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Lafayette County same-sex couple finally able to marry
gay couple
Lisa & Carrie Curtis applied for a marriage license in Lafayette County on Monday, Oct. 6 and picked it up on Monday, Oct. 13. They were married later that day. -Photo by Tallitha Reese

Lisa and Carrie Curtis picked up their marriage license on Monday, Oct. 13 in the Lafayette County Courthouse and were married that very same day.
    The couple, who live in the Calamine area, have been together for seven years and filed for a domestic partnership in 2009, but have not been able to legally get married in the state of Wisconsin until now.
    “It’s just awesome that we finally can,” said Carrie. “But we were surprised that it happened so soon. We were thinking it was going to be after the first of the year at least.”
    Although Lisa and Carrie were not expecting to be able to say “I do” anytime soon, they never considered going out of the state to be married.
    “We just figured that we’d wait for it to get here,” said Lisa.
    “It wouldn’t have been recognized here anyway, even if we did that,” added Carrie.
    This couples right to marry comes after the Supreme Court’s decision on Monday, Oct. 6, to not hear cases involving appeals from five states, including Wisconsin, to uphold their bans on same-sex marriage.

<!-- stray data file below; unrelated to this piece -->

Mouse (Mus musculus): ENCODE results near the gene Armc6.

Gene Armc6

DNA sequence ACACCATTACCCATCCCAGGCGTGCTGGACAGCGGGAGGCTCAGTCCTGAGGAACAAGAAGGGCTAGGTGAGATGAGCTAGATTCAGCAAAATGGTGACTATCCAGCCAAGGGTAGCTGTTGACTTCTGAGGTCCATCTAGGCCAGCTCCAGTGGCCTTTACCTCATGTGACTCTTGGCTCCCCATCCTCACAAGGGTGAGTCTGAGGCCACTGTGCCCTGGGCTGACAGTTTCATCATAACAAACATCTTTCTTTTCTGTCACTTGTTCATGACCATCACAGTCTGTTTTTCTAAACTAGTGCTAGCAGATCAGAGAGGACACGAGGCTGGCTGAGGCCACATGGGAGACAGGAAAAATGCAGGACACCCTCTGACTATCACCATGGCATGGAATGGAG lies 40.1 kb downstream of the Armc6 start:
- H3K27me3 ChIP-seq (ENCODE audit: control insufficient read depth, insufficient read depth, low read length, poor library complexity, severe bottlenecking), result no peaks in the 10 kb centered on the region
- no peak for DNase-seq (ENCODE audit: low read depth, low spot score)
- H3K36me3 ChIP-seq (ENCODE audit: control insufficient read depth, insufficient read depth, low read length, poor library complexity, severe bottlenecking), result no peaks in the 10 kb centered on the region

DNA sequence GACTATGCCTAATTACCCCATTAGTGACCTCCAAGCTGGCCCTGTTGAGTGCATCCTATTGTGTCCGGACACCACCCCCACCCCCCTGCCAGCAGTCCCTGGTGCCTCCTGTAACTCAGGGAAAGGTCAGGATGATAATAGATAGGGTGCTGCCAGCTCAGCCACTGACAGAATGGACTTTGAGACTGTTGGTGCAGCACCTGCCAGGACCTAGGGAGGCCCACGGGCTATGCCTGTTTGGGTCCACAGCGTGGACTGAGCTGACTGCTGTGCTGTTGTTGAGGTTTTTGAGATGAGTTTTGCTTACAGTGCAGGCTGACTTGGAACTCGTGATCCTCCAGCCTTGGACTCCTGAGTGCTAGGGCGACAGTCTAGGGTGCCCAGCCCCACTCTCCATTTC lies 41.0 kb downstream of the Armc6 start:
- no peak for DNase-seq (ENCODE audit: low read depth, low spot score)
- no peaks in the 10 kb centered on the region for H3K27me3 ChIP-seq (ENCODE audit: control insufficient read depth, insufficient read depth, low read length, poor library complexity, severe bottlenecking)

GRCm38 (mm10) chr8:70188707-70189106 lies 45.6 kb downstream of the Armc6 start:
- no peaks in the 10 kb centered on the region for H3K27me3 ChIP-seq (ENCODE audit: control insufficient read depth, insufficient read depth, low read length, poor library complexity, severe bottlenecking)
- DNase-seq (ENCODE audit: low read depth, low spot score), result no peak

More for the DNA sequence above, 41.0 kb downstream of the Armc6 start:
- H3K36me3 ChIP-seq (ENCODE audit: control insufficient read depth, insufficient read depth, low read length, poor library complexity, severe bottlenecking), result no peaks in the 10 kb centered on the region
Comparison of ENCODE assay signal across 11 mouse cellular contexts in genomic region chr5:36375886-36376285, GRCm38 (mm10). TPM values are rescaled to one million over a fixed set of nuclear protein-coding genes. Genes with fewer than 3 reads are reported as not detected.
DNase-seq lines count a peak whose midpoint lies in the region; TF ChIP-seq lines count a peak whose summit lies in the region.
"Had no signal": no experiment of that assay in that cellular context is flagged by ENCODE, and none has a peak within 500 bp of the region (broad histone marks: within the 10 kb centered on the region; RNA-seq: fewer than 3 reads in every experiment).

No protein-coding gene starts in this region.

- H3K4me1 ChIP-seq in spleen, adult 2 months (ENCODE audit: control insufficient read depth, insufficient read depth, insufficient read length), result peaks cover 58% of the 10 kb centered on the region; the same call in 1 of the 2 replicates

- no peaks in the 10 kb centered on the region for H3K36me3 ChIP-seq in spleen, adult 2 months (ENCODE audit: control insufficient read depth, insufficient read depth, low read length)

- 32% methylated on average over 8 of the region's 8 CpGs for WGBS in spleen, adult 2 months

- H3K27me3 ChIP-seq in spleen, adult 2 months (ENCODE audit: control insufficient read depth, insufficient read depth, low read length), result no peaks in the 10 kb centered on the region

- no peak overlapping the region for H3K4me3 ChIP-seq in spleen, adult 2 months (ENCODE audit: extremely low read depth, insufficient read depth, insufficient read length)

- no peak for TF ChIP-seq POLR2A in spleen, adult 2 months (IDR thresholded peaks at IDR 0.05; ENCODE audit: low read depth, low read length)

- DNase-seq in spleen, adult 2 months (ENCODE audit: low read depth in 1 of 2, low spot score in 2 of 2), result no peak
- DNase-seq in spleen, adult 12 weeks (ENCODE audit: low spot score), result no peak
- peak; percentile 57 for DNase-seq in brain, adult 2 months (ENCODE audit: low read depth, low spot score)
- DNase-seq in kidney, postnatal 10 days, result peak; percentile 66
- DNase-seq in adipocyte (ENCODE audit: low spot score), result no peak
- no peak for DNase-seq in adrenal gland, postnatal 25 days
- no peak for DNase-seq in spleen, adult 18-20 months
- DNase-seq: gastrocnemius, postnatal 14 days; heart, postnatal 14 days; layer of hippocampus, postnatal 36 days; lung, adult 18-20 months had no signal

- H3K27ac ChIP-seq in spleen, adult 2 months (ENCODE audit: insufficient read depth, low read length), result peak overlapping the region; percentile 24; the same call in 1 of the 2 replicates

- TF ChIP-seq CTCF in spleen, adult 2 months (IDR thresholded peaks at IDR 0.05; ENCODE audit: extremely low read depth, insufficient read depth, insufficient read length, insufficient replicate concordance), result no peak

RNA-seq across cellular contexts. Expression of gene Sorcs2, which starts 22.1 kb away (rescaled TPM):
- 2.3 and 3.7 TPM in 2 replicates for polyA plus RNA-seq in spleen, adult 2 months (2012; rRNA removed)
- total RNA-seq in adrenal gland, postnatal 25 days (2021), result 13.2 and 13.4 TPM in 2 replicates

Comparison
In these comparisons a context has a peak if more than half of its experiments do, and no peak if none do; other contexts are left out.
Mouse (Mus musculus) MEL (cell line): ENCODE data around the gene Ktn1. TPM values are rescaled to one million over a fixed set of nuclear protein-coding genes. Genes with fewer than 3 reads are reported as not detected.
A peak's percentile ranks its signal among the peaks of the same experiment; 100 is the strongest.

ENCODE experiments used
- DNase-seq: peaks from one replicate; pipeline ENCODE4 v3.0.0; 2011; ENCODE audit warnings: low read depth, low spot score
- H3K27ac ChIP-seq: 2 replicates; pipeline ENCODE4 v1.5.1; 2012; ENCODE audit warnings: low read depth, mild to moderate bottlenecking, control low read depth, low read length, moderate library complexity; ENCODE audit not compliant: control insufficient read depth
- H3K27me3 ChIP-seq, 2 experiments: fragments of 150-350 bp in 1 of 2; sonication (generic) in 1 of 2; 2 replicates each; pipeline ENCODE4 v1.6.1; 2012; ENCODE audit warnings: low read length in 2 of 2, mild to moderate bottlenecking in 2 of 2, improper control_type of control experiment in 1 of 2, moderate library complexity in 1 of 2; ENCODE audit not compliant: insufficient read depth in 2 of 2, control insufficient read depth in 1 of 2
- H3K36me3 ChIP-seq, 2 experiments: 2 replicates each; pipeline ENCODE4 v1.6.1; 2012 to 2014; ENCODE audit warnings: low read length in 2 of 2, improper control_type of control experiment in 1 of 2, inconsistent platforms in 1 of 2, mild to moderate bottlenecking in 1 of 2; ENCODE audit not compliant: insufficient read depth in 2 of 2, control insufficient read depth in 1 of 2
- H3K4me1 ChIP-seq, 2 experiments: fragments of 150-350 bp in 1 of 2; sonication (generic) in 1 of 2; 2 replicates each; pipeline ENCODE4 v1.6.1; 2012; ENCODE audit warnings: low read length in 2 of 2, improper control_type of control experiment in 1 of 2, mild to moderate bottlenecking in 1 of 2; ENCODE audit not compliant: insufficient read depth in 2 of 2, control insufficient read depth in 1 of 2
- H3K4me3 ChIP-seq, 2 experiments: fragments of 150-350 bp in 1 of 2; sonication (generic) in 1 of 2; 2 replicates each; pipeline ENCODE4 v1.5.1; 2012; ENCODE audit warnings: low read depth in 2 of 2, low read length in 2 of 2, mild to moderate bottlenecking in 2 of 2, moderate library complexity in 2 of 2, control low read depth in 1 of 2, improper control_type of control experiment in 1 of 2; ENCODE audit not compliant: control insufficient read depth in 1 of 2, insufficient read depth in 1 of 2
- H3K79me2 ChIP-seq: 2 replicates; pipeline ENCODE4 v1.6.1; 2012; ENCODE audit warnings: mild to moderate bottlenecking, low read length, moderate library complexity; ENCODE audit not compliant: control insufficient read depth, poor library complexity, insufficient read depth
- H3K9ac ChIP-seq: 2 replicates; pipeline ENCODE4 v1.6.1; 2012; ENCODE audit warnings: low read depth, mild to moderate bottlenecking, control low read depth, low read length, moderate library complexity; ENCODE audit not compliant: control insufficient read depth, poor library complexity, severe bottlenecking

On Friday, June 6, Judge Barbara Crabb of the U.S. District Court for the Western District of Wisconsin ruled that Wisconsin’s Marriage Protection amendment to the state constitution was unconstitutional, causing confusion on the legality of same-sex marriage throughout the state, as hundreds of same-sex couples flocked to courthouses to apply for marriage licenses, including Lisa and Carrie, who were at that time denied by the Lafayette County Clerk’s office.
    After about a week, Crabb issued a stay on her ruling, halting same-sex marriages in counties that were issuing licenses to same-sex couples, until state officials, including Wisconsin attorney general J.B. Van Hollen could pursue an appeal.
    Crabb’s ruling was upheld by the U.S. 7th Circuit Court of Appeals on Thursday, Sept. 4, causing Van Hollen to take the matter to the Supreme Court.